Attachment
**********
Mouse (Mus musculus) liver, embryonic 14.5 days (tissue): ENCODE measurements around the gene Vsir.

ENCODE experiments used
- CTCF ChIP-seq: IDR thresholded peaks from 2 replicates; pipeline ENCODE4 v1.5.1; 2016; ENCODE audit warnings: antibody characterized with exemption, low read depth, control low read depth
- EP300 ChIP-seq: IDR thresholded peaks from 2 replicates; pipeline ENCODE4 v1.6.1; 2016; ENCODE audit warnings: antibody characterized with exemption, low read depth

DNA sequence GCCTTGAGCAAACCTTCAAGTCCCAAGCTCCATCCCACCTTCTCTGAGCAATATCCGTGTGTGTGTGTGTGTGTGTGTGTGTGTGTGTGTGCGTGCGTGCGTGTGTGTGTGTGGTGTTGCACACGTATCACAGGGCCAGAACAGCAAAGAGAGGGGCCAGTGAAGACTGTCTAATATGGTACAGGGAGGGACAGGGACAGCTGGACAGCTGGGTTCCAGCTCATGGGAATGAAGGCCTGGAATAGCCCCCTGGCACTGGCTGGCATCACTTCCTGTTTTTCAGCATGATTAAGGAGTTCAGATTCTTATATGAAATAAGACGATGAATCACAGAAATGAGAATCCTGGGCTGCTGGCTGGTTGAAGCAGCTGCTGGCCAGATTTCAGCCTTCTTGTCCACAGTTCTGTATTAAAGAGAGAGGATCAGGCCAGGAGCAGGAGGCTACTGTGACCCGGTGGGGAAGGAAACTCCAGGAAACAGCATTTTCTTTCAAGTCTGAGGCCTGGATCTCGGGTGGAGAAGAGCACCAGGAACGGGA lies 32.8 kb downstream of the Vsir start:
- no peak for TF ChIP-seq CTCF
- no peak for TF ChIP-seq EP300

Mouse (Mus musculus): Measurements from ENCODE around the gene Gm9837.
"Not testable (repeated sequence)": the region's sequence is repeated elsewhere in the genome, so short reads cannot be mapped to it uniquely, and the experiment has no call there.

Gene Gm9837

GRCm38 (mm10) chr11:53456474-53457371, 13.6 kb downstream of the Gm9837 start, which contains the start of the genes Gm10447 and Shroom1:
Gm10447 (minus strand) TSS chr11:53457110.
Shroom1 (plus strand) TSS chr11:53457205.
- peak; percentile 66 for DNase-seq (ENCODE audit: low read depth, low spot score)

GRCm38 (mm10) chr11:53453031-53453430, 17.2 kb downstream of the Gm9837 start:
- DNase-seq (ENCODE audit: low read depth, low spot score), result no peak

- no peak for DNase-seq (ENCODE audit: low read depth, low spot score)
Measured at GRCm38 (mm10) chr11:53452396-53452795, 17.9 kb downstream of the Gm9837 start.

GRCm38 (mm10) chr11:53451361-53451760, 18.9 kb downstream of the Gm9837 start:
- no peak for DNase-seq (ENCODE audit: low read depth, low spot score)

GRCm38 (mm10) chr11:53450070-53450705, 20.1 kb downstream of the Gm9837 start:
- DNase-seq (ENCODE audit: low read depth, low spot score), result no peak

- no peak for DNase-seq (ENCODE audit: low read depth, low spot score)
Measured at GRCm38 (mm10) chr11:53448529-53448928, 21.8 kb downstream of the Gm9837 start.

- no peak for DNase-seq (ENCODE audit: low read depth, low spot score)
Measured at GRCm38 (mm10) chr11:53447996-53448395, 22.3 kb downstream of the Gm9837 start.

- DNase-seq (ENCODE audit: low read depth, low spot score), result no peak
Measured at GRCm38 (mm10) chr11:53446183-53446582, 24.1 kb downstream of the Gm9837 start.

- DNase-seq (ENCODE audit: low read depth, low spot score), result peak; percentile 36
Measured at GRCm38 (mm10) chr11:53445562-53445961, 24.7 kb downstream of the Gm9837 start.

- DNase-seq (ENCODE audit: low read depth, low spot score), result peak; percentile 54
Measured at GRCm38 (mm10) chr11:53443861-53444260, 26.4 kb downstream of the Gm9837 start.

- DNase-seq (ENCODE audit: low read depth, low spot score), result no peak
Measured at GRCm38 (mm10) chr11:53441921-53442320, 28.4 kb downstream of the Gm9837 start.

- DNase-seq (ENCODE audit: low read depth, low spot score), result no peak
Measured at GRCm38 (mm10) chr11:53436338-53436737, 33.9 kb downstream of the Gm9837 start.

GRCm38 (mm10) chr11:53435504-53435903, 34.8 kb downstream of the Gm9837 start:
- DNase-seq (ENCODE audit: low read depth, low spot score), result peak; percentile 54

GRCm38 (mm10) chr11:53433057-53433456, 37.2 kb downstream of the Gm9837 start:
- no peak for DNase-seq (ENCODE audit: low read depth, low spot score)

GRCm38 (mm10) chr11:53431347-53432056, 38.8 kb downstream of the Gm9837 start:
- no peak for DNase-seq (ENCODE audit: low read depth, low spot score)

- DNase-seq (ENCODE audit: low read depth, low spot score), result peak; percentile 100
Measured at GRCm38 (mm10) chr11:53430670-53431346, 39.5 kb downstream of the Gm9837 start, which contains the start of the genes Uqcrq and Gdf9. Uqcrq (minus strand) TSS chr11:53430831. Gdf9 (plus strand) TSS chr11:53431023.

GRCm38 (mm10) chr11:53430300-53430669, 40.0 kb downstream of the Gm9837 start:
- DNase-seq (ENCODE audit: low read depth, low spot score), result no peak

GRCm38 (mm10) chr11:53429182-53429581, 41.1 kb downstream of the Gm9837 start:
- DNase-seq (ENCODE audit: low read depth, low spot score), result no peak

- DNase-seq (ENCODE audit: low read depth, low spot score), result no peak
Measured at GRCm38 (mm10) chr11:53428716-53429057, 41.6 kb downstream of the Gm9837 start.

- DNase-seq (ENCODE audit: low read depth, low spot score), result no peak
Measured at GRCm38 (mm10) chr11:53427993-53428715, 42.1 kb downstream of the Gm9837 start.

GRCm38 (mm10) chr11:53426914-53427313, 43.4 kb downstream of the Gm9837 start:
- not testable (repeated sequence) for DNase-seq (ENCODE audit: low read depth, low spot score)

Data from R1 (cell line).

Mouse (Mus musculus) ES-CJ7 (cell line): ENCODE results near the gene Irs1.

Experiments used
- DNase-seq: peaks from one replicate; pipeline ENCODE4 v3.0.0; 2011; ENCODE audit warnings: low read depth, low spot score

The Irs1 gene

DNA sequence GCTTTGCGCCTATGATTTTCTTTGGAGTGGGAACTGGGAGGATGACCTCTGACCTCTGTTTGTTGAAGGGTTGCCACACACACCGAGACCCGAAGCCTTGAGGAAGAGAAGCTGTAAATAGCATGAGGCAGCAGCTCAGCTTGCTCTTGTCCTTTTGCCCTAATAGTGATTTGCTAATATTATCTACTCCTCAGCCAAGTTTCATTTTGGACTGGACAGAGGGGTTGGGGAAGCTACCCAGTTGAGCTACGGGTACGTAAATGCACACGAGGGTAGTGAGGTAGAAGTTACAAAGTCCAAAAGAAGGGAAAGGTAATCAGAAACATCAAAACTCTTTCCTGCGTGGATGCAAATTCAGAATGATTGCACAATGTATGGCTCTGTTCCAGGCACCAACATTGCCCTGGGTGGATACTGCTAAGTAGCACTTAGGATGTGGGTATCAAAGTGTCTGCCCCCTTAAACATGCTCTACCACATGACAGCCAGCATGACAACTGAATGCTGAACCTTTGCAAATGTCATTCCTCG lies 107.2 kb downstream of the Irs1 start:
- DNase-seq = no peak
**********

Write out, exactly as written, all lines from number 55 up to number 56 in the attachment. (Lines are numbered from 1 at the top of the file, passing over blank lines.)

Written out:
Data from R1 (cell line).

Mouse (Mus musculus) ES-CJ7 (cell line): ENCODE results near the gene Irs1.